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I Did a Thing

This August I will be moving into my first apartment, so I’ve been working diligently this summer to raise the necessary funds to furnish said apartment. This has led to some personal concern over budgets for feeding myself and paying rent… but those are problems for future Mark to deal with. I have a more pressing matter, for which I’ve been scouring the ends of the internet (the depths of Craiglist) to find an answer too.

It was through the blessings of Clarksville’s annual picnic and yard sale that I was bestowed with multiple furniture pieces. I got an awesome desk and cubby combo, as well as a banging coffee table that is just begging for me to put my copy of “The Alphabet of Manliness” upon it. However, my proudest purchase was an $18 dresser that looked suicidal.

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A Polemic

This post is dedicated to all janitorial workers who are fed up cleaning the same shit every day. For the last 3 years, I have cleaned the bathrooms at my place of employment. This occurs 3 to 4 times a week. Every single time I clean, I am disturbed by the lack of natural human decency I would expect all people to have. The floor of this bathroom has a urine puddle, roughly 6 inches in diameter, that is wet, day after day, 24/7. How is this possible, you may ask?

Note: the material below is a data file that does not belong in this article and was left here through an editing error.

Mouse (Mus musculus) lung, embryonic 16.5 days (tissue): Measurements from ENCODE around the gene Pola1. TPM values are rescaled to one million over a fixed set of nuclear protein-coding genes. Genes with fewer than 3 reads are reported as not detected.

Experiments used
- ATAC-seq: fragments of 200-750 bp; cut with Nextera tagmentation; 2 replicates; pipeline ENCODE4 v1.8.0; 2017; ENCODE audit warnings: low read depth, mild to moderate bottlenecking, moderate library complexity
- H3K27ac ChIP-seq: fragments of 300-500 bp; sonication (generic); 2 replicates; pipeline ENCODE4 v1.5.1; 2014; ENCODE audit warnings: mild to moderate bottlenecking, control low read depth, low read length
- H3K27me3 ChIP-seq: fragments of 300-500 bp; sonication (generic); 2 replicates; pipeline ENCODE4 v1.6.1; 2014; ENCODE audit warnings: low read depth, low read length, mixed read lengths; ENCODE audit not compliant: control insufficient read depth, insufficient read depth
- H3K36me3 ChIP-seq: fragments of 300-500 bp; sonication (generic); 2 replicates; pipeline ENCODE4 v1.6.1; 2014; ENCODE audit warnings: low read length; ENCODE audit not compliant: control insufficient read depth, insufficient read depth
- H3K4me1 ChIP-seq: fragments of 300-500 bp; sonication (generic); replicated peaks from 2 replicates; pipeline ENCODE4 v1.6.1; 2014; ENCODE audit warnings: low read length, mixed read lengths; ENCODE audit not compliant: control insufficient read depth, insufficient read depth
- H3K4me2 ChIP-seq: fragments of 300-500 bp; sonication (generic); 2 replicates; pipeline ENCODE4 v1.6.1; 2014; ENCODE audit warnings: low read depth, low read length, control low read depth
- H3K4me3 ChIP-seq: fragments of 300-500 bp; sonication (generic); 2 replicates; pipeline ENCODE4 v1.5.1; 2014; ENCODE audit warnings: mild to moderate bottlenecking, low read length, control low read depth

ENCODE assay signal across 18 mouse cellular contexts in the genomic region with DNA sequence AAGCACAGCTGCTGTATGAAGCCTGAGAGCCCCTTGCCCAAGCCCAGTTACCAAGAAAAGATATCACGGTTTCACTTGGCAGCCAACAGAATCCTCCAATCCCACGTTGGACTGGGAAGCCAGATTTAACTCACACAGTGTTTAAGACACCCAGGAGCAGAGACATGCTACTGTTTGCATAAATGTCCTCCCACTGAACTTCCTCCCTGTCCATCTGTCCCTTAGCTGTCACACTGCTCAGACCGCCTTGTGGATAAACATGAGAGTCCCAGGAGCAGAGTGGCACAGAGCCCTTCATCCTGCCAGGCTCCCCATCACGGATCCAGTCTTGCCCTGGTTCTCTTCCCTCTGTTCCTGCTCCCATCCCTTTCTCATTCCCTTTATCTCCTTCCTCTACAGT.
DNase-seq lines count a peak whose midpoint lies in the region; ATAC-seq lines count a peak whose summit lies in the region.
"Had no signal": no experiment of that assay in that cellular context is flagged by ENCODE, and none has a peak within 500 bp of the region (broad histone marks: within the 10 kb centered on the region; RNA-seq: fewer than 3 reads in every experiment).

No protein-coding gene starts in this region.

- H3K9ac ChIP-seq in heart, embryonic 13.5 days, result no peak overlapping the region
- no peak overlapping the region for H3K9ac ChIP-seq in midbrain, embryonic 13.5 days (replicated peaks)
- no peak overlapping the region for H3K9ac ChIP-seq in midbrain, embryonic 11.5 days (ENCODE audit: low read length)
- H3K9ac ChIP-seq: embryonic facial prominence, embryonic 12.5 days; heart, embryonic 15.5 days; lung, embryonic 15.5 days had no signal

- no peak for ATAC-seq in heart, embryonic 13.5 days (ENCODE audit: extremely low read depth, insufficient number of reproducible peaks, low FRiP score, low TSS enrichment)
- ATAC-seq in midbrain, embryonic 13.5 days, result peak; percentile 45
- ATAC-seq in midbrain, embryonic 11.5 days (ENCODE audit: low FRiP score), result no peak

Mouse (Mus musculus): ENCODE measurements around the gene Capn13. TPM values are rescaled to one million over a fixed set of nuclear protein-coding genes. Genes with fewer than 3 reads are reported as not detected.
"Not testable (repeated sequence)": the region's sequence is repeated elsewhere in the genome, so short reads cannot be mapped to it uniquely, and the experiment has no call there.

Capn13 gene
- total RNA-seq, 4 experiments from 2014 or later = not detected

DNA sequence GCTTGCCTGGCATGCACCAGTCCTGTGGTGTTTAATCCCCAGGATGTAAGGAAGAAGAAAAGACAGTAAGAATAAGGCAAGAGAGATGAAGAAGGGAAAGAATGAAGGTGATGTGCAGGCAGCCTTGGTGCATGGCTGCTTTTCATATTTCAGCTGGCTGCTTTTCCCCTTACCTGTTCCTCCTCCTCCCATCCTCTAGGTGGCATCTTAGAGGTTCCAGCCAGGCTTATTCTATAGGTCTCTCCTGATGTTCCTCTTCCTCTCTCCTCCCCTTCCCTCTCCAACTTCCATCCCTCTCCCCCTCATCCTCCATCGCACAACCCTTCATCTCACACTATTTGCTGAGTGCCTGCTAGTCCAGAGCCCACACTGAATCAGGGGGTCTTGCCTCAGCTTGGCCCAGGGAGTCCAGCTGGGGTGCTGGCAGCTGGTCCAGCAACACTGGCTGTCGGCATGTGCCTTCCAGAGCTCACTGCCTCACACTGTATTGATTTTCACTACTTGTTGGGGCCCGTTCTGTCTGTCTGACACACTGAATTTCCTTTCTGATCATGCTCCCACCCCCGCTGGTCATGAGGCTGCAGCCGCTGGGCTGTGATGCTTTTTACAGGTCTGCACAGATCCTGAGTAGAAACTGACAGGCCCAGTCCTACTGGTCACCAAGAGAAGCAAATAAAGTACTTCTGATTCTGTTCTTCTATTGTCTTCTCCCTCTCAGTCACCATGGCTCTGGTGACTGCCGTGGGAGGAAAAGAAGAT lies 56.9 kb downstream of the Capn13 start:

Here’s my theory. An individual enters the bathroom and sees the puddle. Rather than widen their stance to avoid the puddle and get closer to the urinal, the individual steps back a foot and proceeds to dribble, splash, and void themselves all over my floor. Some people choose to ignore using the urinal and instead choose the toilet. Once again, day after day, I discover massive amounts of dried urine caked to the toilet seat. In a bathroom that has a urinal a foot away.

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is a freelance filmmaker and a lifelong student.